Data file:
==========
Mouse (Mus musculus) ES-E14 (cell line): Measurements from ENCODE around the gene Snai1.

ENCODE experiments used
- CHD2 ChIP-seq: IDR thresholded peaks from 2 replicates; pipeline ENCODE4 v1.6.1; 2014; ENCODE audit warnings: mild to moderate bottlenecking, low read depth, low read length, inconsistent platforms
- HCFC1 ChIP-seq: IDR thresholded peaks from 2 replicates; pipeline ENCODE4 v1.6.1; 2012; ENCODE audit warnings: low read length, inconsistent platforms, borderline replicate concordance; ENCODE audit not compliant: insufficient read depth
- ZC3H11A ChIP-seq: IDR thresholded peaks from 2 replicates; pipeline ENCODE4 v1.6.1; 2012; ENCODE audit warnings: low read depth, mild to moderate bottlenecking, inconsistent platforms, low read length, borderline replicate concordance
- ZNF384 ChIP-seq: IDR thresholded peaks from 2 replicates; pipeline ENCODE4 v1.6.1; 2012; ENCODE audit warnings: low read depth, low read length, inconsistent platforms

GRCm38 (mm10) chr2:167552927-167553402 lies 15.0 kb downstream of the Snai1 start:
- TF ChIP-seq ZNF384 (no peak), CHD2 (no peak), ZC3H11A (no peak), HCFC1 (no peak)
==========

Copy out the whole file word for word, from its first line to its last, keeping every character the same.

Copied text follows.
Mouse (Mus musculus) ES-E14 (cell line): Measurements from ENCODE around the gene Snai1.

ENCODE experiments used
- CHD2 ChIP-seq: IDR thresholded peaks from 2 replicates; pipeline ENCODE4 v1.6.1; 2014; ENCODE audit warnings: mild to moderate bottlenecking, low read depth, low read length, inconsistent platforms
- HCFC1 ChIP-seq: IDR thresholded peaks from 2 replicates; pipeline ENCODE4 v1.6.1; 2012; ENCODE audit warnings: low read length, inconsistent platforms, borderline replicate concordance; ENCODE audit not compliant: insufficient read depth
- ZC3H11A ChIP-seq: IDR thresholded peaks from 2 replicates; pipeline ENCODE4 v1.6.1; 2012; ENCODE audit warnings: low read depth, mild to moderate bottlenecking, inconsistent platforms, low read length, borderline replicate concordance
- ZNF384 ChIP-seq: IDR thresholded peaks from 2 replicates; pipeline ENCODE4 v1.6.1; 2012; ENCODE audit warnings: low read depth, low read length, inconsistent platforms

GRCm38 (mm10) chr2:167552927-167553402 lies 15.0 kb downstream of the Snai1 start:
- TF ChIP-seq ZNF384 (no peak), CHD2 (no peak), ZC3H11A (no peak), HCFC1 (no peak)